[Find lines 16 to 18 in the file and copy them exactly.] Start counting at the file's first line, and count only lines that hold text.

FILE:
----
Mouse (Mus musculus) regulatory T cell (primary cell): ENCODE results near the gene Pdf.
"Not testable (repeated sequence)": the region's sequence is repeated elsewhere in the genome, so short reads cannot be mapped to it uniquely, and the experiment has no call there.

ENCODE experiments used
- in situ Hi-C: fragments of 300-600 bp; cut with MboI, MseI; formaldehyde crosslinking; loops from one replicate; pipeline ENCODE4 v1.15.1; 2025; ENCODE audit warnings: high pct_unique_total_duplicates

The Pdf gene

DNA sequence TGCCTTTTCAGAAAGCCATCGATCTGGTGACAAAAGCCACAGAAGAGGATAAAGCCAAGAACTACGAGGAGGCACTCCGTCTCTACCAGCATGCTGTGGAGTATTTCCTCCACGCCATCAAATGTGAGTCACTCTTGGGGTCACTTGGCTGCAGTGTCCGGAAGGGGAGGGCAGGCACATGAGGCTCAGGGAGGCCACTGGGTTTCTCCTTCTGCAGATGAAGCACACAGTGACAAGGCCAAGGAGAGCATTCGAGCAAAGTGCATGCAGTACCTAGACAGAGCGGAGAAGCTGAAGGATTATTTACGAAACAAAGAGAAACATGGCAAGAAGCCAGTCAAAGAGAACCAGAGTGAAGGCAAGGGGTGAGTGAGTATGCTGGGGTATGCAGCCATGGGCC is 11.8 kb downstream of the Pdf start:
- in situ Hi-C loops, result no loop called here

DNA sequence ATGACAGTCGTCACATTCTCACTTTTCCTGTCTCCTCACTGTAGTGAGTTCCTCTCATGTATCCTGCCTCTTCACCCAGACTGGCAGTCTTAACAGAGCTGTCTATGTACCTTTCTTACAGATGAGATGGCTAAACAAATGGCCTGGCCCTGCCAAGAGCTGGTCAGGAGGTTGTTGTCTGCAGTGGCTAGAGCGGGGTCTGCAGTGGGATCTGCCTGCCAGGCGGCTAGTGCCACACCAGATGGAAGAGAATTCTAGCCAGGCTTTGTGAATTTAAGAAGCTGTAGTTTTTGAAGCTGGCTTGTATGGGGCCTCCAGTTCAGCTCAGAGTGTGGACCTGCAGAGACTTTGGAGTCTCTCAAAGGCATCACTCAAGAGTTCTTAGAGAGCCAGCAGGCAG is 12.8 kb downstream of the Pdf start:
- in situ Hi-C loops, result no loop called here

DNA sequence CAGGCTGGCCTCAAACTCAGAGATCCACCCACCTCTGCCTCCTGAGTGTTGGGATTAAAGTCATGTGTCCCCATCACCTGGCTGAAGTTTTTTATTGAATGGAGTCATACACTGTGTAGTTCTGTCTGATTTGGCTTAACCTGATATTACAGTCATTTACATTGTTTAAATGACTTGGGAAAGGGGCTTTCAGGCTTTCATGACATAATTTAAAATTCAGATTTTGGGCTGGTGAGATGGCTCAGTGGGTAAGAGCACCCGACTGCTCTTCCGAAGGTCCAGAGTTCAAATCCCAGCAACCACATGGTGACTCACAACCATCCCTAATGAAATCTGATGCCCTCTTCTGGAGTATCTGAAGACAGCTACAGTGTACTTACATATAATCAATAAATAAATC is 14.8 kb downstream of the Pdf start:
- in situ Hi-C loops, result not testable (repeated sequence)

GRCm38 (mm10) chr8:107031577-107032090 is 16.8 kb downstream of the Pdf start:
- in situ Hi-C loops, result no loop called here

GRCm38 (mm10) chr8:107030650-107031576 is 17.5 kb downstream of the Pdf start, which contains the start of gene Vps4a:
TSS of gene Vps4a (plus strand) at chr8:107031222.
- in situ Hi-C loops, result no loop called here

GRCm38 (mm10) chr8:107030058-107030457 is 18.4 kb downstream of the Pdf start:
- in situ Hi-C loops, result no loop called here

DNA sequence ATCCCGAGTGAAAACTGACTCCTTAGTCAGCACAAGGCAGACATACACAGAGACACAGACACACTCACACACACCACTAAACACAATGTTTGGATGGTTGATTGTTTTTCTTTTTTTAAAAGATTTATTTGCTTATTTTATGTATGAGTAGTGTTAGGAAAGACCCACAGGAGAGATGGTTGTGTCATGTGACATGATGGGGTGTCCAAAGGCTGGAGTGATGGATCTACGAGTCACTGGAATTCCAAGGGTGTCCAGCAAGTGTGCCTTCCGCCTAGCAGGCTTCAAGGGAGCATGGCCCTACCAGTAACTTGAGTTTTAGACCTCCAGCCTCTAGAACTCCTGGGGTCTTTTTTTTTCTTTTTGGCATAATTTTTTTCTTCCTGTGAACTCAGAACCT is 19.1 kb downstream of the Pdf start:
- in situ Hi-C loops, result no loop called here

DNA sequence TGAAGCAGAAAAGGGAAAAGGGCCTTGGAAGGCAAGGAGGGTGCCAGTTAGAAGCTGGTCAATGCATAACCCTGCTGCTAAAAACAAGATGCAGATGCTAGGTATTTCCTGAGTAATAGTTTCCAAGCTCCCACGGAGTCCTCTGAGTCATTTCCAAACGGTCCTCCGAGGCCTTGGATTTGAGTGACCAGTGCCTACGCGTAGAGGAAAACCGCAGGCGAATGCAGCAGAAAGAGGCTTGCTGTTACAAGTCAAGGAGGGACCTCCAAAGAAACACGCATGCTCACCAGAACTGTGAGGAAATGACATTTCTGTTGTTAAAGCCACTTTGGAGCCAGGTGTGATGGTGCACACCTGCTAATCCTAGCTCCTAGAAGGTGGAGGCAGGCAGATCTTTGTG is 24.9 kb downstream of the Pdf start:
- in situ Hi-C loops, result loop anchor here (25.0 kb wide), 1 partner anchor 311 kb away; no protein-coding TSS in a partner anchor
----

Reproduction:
- in situ Hi-C loops, result no loop called here

GRCm38 (mm10) chr8:107030058-107030457 is 18.4 kb downstream of the Pdf start:
- in situ Hi-C loops, result no loop called here